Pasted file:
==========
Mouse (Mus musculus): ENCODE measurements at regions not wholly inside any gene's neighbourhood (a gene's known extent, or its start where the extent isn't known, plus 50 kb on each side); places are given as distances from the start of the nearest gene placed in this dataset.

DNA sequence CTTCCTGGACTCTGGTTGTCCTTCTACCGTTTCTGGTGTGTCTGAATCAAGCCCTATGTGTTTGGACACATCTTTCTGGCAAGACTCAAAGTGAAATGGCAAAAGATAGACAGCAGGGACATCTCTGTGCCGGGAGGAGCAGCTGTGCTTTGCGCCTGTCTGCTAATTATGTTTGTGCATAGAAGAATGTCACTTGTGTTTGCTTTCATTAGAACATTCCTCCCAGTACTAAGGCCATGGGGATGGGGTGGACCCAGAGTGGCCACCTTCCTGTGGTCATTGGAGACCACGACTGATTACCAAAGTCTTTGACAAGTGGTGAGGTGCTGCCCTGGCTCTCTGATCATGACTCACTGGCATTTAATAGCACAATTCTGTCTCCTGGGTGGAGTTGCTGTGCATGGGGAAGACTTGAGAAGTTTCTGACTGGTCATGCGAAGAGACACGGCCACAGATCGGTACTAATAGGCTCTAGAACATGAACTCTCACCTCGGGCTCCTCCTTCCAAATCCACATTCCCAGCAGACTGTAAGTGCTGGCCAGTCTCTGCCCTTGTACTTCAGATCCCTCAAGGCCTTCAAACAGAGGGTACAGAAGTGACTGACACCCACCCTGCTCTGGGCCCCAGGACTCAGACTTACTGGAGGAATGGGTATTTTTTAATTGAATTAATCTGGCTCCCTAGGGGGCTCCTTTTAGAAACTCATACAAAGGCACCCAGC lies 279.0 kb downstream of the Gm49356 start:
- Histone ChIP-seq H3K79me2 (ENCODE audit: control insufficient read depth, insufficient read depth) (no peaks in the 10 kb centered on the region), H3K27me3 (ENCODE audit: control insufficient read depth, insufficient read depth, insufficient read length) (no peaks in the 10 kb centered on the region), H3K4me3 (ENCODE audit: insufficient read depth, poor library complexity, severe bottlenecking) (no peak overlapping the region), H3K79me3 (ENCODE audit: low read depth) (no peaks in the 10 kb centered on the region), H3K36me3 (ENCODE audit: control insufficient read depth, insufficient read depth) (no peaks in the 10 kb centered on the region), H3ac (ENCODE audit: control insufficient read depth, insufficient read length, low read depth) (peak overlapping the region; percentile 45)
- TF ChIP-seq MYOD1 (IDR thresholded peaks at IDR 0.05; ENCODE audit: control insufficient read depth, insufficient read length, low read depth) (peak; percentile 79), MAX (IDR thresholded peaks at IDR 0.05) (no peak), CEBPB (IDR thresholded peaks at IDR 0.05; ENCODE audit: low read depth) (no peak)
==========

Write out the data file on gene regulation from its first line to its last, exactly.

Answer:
Mouse (Mus musculus): ENCODE measurements at regions not wholly inside any gene's neighbourhood (a gene's known extent, or its start where the extent isn't known, plus 50 kb on each side); places are given as distances from the start of the nearest gene placed in this dataset.

DNA sequence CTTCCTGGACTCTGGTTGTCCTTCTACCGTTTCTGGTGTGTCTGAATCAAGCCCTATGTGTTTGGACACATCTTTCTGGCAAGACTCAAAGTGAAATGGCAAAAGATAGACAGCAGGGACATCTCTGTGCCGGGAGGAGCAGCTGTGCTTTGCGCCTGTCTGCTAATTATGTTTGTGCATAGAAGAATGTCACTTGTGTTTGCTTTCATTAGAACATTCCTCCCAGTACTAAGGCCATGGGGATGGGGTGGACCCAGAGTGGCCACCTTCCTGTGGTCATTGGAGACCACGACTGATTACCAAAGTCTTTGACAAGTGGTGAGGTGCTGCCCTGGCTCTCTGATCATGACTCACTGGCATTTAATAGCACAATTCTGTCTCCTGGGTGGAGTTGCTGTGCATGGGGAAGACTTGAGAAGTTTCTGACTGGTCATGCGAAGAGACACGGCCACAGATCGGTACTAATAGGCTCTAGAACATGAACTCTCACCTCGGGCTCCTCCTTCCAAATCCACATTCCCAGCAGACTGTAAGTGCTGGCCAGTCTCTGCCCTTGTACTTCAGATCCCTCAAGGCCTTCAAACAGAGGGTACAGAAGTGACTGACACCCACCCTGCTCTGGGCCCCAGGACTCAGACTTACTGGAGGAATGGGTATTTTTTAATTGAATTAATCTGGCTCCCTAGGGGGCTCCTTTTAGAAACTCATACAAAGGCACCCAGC lies 279.0 kb downstream of the Gm49356 start:
- Histone ChIP-seq H3K79me2 (ENCODE audit: control insufficient read depth, insufficient read depth) (no peaks in the 10 kb centered on the region), H3K27me3 (ENCODE audit: control insufficient read depth, insufficient read depth, insufficient read length) (no peaks in the 10 kb centered on the region), H3K4me3 (ENCODE audit: insufficient read depth, poor library complexity, severe bottlenecking) (no peak overlapping the region), H3K79me3 (ENCODE audit: low read depth) (no peaks in the 10 kb centered on the region), H3K36me3 (ENCODE audit: control insufficient read depth, insufficient read depth) (no peaks in the 10 kb centered on the region), H3ac (ENCODE audit: control insufficient read depth, insufficient read length, low read depth) (peak overlapping the region; percentile 45)
- TF ChIP-seq MYOD1 (IDR thresholded peaks at IDR 0.05; ENCODE audit: control insufficient read depth, insufficient read length, low read depth) (peak; percentile 79), MAX (IDR thresholded peaks at IDR 0.05) (no peak), CEBPB (IDR thresholded peaks at IDR 0.05; ENCODE audit: low read depth) (no peak)